Every PowerPoint presentation relies on a great opening in order to establish a common ground between the presenter and the audience.
Apart from setting the tone for the rest of the presentation, the opening allows you to create interest as well. Delivering an engaging opening is also a way for you to assert your qualification/credibility as a speaker. So, after a second or two of clearing your throat, what’s next?
To help you out, here are some good opening ideas that you may want to try:
1. Ask a question
This is one of the most popular ways to start a PowerPoint presentation. Asking your audience a question allows you to set the framework for the entire talk.
It instantly captures attention and builds interest. Use this technique as if you’re starting a direct conversation with an individual. In fact, you could even engage some members of the audience in a real yet short conversation relevant to your presentation.
2. Share a personal anecdote
According to Buffer CEO, Leo Wildrich, stories can be powerful. When you share a story with your audience, you are letting them relate to you on a personal level. This is because, like metaphors, stories appeal the right side of the brain and lowers people’s skepticism against sales and advertising pitches.
Stories allow you to appeal to their emotion from the get-go. As long as it is significant to your presentation, your personal anecdote can help you establish rapport with your audience.
3. Use humor
Opening with a light-hearted joke is a nice way to break the ice. Humor eases lingering tension, and establishes a more personal connection with the audience. Be very careful with this technique, though.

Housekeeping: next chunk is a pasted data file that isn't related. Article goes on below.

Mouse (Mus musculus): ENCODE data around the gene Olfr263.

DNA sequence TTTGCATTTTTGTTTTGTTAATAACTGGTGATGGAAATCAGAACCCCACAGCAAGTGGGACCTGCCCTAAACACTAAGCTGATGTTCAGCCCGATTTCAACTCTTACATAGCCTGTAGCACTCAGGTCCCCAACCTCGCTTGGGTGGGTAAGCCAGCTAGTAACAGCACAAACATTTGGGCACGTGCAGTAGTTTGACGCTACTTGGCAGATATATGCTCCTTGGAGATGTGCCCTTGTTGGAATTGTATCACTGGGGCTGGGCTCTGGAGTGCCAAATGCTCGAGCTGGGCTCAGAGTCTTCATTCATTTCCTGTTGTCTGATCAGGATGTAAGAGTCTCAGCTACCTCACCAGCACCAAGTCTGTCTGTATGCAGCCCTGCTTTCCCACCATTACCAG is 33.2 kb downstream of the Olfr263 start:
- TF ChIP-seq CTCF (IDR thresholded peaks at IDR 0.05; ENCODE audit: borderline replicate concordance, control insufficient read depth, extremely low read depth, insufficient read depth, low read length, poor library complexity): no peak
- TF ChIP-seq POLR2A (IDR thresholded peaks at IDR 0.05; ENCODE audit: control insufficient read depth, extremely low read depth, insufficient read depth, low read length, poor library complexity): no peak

A humorous approach will only work if the joke is relevant to your message, suitable for your audience, and well, actually funny. Avoid sensitive or offensive jokes that might put you in a bad light. If you’re unsure of the punchline, it might be best not to say it at all.
The Takeaway: Get to the point
Sometimes, you don’t have to begin with a “formal” opening at all. Depending on the situation, you may do away with the usual warm-ups and get straight to the point.
This usually works if you are pressed for time and you are in a meeting with CEOs, venture capitalists, or anyone who makes big business decisions. If this is the case, you may want to present your main points in the first few slides.
How you start your presentation comes down to your style and preference. It’s up to you to choose the way with which you are at ease.
“How to Use the Persuasive Power of Metaphors.” Enchanting Marketing. 2013. Accessed June 2, 2014.
Widrich, Leo. “The Science of Storytelling: Why Telling a Story Is the Most Powerful Way to Activate Our Brains.” Lifehacker. Accessed June 2, 2014.